Hypothetical Puppet Show Posted by Shawn on Oct 03, 2012
I received the below questions in an email and thought hey why not get a public poll on this one. I realize that it is kind of vague but perhaps we can shed some light on the issue.

I assume that "costume made stick puppet"  actually means a custom built rod puppet, or at least I hope that is what they mean. I would say depending on the needs a specifications of the puppet this would cost between $200 to $1000.00 perhaps even more if they are actually wanting animatronics or mechs in the puppet.

The second part of the question is kind of hard since there where no real specifics given again.  If we are talking a 40 hour work week then I would say $800 to $1000 for the week. I know also that salaries can be very different across the nation/world. They mention Griffith University which since I am not familiar with can only assume is is the one I found on Google in Queensland Australia http://www.griffith.edu.au/ Perhaps some of our down-under members can give a better evaluation of cost from that region. Since it is a school project I am sure that input from other parts of the world would be useful also though.

I'll email the person back and let them know about the post here so they can follow.  Perhaps they will even sign up and post so we can ask them for further details.

I am a student at Griffith University, and I am doing a project about a hypothetical puppet show. The show is a 20 min long Mody Dick production aimed at 8-12 year olds.

I was hoping you could help me with some budget information; How much would it approximately cost to buy a costume made stick puppet, and how much does a regular puppeteer get payed a week?

Your help will be greatly appreciated, and we will make sure to include your business name in our assignment portfolio.
Re: Hypothetical Puppet Show Posted by Na on Oct 03, 2012
If they're located in Australia, then I would state three things about getting paid:
1. If it's by fee, then it's a negotiated one based on a quote the puppeteer has provided. This varies from person to person.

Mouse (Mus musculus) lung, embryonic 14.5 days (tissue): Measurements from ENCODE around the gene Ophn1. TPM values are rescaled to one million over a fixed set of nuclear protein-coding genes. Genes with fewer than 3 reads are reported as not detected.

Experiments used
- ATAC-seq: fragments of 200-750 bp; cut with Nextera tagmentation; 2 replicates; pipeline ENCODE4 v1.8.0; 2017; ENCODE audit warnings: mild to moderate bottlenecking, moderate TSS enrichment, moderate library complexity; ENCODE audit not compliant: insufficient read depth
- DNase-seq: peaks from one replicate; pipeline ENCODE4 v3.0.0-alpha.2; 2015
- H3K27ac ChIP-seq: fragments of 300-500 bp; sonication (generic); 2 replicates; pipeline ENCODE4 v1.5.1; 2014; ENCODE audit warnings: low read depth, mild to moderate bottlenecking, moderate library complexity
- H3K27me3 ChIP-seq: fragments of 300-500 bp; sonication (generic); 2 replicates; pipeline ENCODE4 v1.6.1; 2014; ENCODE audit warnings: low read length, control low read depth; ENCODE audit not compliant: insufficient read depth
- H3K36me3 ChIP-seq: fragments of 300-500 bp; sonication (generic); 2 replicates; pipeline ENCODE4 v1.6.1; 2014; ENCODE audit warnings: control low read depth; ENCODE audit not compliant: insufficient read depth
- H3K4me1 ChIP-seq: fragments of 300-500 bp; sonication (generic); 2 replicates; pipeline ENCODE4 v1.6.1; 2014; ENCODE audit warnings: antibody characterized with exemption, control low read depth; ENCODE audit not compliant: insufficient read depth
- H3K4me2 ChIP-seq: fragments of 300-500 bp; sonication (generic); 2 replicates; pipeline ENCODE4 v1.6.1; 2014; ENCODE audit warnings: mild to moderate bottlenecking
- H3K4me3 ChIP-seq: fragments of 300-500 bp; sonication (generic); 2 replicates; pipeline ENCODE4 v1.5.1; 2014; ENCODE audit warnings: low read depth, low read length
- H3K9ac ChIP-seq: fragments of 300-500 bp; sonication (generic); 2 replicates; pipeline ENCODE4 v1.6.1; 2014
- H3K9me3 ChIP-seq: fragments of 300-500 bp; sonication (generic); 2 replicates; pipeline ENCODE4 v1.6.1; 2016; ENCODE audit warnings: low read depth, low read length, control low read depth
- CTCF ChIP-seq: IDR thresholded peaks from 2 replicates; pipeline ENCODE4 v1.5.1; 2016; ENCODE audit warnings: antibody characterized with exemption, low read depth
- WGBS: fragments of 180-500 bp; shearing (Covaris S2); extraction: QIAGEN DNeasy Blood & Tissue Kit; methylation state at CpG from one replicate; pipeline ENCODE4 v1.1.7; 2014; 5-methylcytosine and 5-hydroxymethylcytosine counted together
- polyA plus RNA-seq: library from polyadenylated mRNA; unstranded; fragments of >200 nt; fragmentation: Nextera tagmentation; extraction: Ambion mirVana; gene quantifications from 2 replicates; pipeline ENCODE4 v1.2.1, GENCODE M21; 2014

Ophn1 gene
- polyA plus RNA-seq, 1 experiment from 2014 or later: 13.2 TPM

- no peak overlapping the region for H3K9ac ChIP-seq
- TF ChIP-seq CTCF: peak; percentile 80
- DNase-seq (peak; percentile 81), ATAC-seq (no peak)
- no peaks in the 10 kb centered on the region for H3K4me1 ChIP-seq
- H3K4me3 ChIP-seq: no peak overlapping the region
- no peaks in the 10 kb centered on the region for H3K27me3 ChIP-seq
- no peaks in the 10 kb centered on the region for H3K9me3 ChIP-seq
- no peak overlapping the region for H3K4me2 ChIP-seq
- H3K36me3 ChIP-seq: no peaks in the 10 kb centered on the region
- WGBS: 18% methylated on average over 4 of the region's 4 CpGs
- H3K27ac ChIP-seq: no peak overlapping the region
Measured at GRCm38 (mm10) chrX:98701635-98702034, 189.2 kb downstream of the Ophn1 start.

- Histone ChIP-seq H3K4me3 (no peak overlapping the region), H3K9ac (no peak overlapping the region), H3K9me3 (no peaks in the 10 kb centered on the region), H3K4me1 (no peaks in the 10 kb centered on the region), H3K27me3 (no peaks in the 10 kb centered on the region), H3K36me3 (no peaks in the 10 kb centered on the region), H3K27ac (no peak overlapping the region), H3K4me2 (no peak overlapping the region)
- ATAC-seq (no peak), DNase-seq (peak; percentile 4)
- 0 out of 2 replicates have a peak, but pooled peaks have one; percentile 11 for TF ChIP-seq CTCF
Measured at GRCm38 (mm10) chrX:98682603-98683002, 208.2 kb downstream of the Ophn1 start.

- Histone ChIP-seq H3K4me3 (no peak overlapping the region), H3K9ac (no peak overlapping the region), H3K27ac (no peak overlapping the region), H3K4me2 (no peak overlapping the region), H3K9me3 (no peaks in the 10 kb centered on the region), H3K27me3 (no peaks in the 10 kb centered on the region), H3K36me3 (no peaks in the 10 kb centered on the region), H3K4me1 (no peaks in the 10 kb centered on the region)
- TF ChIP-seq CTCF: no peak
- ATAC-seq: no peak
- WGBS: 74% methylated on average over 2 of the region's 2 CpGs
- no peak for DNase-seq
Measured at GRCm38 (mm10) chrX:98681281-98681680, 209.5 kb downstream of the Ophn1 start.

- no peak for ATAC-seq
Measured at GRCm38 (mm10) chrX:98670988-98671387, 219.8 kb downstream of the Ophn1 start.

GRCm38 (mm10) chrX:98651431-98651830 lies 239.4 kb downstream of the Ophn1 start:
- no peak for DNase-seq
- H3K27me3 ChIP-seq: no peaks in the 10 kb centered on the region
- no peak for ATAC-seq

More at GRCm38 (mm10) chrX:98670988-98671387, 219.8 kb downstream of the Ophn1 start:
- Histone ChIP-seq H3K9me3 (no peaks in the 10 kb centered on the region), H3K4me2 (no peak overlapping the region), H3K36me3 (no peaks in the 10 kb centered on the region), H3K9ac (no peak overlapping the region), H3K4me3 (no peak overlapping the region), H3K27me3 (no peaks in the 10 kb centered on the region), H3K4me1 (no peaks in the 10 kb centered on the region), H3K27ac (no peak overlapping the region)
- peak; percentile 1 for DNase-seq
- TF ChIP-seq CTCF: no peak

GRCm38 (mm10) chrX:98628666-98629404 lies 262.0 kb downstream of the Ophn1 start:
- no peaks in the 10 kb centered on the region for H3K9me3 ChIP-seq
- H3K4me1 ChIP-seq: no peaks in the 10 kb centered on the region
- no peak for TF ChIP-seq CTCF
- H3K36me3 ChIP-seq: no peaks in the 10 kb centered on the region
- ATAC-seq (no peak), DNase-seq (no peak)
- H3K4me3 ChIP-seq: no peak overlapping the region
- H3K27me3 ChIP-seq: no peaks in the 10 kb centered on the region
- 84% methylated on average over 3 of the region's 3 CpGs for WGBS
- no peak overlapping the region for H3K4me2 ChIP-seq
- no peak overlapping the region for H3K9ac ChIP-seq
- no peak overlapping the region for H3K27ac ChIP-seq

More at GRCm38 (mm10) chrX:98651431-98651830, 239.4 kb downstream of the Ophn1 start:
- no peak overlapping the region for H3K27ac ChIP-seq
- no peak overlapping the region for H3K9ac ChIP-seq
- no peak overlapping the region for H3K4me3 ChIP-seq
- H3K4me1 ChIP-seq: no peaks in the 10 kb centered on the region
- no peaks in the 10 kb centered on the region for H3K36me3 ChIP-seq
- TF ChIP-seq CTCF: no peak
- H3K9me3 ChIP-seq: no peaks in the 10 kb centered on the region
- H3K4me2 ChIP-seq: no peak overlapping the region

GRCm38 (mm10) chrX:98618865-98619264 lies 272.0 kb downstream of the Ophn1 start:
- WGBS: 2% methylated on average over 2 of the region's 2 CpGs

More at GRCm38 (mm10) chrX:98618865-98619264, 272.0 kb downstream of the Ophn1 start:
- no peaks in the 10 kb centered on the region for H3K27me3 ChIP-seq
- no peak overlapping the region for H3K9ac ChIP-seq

2. If it's by hour, then again it can vary from person to person, but award rates for performing artists are set by MEAA, the Media, Entertainment and Arts Alliance - our local version of actor's equity, except they cover techies/designers and journalists too. www.alliance.org.au has info on pay rates. This assumes though that they can do puppetry full-time and aren't supporting themselves elsewhere.
3. It can also be co-op or profit share. That is, a person can agree to receive a percentage of the profits after the performance. This varies from company to company.

Some people offer discounts for students, although I don't know of any off the top of my head. That sort of thing isn't really advertised, for obvious reasons.

As for the rest, get them to answer the q's in the commission checklist:
http://www.schoolofpuppetry.com.au/tutorials.php/puppet-commission-checklist
or get them to read these:
http://www.schoolofpuppetry.com.au/tutorials.php/how-to-commission-a-puppet-maker
http://www.schoolofpuppetry.com.au/tutorials.php/how-much-does-a-puppet-cost

No one could seriously answer their question about costs without knowing more about what they need.
Re: Hypothetical Puppet Show Posted by Buppetpusker on Oct 06, 2012
I really do think that the emailer is overestimating the popularity of a puppet show as mainstream entertainment, as if it were something run en masse all the time and world over, where a puppeteer's wage is not subjective because they form part of an enterprise. I honestly feel that they don't know all that much about entertainment industry if they are asking about regular pay for a performer in the context they propose.